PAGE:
by John Ajvide Lindqvist
translated by Ebba Segerberg
originally published as Låt den rätte komma in
(New York: St. Martin’s Griffin: 2008)
eBook, 480 Pages, 1586 KB, Fiction
It is autumn 1981 when the inconceivable comes to Blackberg, a suburb in Sweden. The body of a teenage boy is found, emptied of blood, the murder rumored to be part of a ritual killing. Twelve-year-old Oskar is personally hoping that revenge has come at long last—revenge for the bullying he endures at school, day after day. But the murder is not the most important thing on his mind. A new girl has moved in next door—a girl who has never seen a Rubik’s Cube before, but who can solve it at once. There is something wrong with her, though, something odd. And she only comes out at night…
I won’t lie. This is a book I have been waiting on for a very very long time. It has been in my TBR Pile for at least a year and now that I’ve finally sat down with, I could not put it down. What Lindqvist has created is a fascinating story of alienation, childhood angst and friendship that just happens to have a horror edge to it.
Though, I guess it is not a spoiler talk about this as a vampire novel, with the release of the films (both the Swedish adaptation and the American remake) everyone already knows that that’s what this book is about, but what I love about Lindqvist’s book is that the way in which he constructs the vampire mythology and morphs it to his plot. And what a plot it is. This is a vampire novel without much in the vampires. Oh, they’re there, but we rarely see the actual attacks. Everything is implied and done off screen (for the most part) and that makes this story much, much scarier than a story wherein the vampire is attacking and butchering everyone in sight.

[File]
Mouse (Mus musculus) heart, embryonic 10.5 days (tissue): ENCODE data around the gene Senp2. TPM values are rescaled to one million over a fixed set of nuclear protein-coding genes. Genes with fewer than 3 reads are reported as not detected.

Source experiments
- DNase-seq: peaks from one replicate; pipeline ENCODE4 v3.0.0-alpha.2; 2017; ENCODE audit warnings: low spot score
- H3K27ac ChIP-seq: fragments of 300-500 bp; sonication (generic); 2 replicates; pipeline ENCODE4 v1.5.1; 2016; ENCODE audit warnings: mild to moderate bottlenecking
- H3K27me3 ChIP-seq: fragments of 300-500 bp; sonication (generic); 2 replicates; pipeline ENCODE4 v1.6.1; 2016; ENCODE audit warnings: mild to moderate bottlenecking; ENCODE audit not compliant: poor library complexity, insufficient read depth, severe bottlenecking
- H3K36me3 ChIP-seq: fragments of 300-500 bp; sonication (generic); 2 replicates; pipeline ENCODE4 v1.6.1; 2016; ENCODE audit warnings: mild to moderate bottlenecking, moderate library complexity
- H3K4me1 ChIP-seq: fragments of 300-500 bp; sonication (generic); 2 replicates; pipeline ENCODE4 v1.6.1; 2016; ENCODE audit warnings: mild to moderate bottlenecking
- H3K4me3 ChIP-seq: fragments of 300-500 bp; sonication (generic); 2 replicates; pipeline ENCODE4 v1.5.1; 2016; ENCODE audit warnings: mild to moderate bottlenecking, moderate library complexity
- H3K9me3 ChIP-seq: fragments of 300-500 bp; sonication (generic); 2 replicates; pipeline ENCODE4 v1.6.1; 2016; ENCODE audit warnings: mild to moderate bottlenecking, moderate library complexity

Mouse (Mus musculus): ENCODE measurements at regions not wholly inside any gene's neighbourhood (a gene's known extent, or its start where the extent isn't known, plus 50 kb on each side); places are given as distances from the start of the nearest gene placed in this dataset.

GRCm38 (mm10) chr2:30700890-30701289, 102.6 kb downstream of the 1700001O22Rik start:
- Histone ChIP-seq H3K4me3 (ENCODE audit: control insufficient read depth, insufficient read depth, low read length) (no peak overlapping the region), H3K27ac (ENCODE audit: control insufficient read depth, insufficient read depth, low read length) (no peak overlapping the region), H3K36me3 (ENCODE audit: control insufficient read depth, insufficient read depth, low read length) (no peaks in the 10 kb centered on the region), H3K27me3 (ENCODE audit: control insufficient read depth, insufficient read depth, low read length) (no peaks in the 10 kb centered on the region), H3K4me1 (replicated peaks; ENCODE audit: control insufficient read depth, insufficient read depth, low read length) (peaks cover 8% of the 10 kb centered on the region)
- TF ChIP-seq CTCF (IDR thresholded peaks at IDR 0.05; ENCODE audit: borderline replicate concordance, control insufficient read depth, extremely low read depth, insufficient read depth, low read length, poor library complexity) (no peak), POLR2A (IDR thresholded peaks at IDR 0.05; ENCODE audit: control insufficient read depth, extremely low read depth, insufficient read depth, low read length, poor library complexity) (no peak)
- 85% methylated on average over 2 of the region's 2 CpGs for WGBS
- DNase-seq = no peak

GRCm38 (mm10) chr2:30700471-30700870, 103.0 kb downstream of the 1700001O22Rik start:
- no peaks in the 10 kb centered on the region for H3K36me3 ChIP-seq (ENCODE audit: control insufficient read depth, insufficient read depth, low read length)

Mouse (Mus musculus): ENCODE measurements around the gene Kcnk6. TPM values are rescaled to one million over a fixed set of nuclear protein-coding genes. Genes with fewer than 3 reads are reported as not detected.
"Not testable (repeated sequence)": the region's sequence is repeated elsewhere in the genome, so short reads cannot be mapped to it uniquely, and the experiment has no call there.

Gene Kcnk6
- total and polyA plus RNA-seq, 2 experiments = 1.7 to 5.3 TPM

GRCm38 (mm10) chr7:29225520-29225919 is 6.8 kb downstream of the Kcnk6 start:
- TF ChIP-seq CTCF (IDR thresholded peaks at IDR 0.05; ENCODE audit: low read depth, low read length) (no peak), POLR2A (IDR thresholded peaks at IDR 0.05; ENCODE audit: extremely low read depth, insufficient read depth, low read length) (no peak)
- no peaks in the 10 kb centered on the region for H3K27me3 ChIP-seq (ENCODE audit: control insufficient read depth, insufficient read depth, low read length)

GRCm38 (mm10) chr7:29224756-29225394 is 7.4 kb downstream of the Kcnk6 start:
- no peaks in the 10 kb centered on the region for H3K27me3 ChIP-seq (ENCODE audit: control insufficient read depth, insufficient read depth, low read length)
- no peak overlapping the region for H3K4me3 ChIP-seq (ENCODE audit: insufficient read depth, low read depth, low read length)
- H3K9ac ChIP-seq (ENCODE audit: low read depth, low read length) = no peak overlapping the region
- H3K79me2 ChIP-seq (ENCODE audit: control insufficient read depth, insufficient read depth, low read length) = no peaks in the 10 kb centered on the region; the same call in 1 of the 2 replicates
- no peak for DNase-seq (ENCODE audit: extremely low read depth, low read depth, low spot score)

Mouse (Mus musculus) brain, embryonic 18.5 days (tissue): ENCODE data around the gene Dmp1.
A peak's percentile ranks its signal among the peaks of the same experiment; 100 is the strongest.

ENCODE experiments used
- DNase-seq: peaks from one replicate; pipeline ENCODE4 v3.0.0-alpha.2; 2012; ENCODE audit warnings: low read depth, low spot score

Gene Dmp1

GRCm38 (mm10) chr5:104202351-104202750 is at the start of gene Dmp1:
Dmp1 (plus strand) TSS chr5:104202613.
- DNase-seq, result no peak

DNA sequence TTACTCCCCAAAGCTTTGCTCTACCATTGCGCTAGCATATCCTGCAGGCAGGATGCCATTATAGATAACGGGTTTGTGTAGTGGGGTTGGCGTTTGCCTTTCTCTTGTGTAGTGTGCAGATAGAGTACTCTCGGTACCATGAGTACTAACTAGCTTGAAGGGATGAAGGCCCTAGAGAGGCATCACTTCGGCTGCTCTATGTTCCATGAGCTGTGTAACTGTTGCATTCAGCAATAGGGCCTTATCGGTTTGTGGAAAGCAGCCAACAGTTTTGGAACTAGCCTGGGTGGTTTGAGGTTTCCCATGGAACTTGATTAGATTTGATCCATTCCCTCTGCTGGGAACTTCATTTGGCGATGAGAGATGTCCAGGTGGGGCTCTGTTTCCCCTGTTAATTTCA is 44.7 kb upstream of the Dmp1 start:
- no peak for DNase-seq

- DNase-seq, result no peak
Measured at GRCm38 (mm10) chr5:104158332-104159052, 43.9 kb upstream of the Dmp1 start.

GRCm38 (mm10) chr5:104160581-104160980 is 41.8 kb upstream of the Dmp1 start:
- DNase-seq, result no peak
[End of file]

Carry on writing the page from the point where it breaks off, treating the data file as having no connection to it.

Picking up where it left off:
That’s not to say that there isn’t any blood in the story, there’s plenty. But, by using fears of kidnapping, pedophilia and child murder and then making the main character—Oskar—a child, a particularly vulnerable child in his solitude and the tension is ratcheted up to eleven. And while we’re on the topic of Oskar, I found him to be a most interesting protagonist in that while you care about him and sympathize with him, he is a little on the distasteful side, but I suppose that that is part of it too, and perhaps some of my distaste for Oskar comes from recognizing some of my own twelve-year-old self in him, and that’s a little too close to home for comfort.
However, my own personal issues aside, the friendship that spring up between Oskar and Eli is very well portrayed by Lindqvist, who seems to have uncanny insight into the workings of a friendless twelve-year-old boy and as the friendship between Oskar and Eli develops, the writing portrays a real sense of longing and desire to belong, on the parts of both Oskar and Eli, that isn’t found in their current relationships—Oskar and his mother and Eli and Håkan. It is actually some very beautiful writing and the emotion contained therein is simply amazing.
But do not misunderstand me. This is first and foremost a horror novel, and there is plenty of horror and gore, especially in the last third or so of the book. What Lindqvist has done with this aspect is simply amazing ... especially as it centers around the characters of Håkan and Virginia, as well as the finale in the swimming pool as Oskar confronts the bullies that have pestered him throughout the book. Oh, and the conclusion is simply chilling.
P.S.: Apparently Lindqvist has written an Epilogue to the story titled Låt de gamla drömmarna dö(“Let the Old Dreams Die”) which immediately follows the end of Let the Right One In and further clarifies the relationship between Oskar and Eli, though to the best of my knowledge, it has not been published in English, and was only released in Sweden in 2011, so … looking forward to that.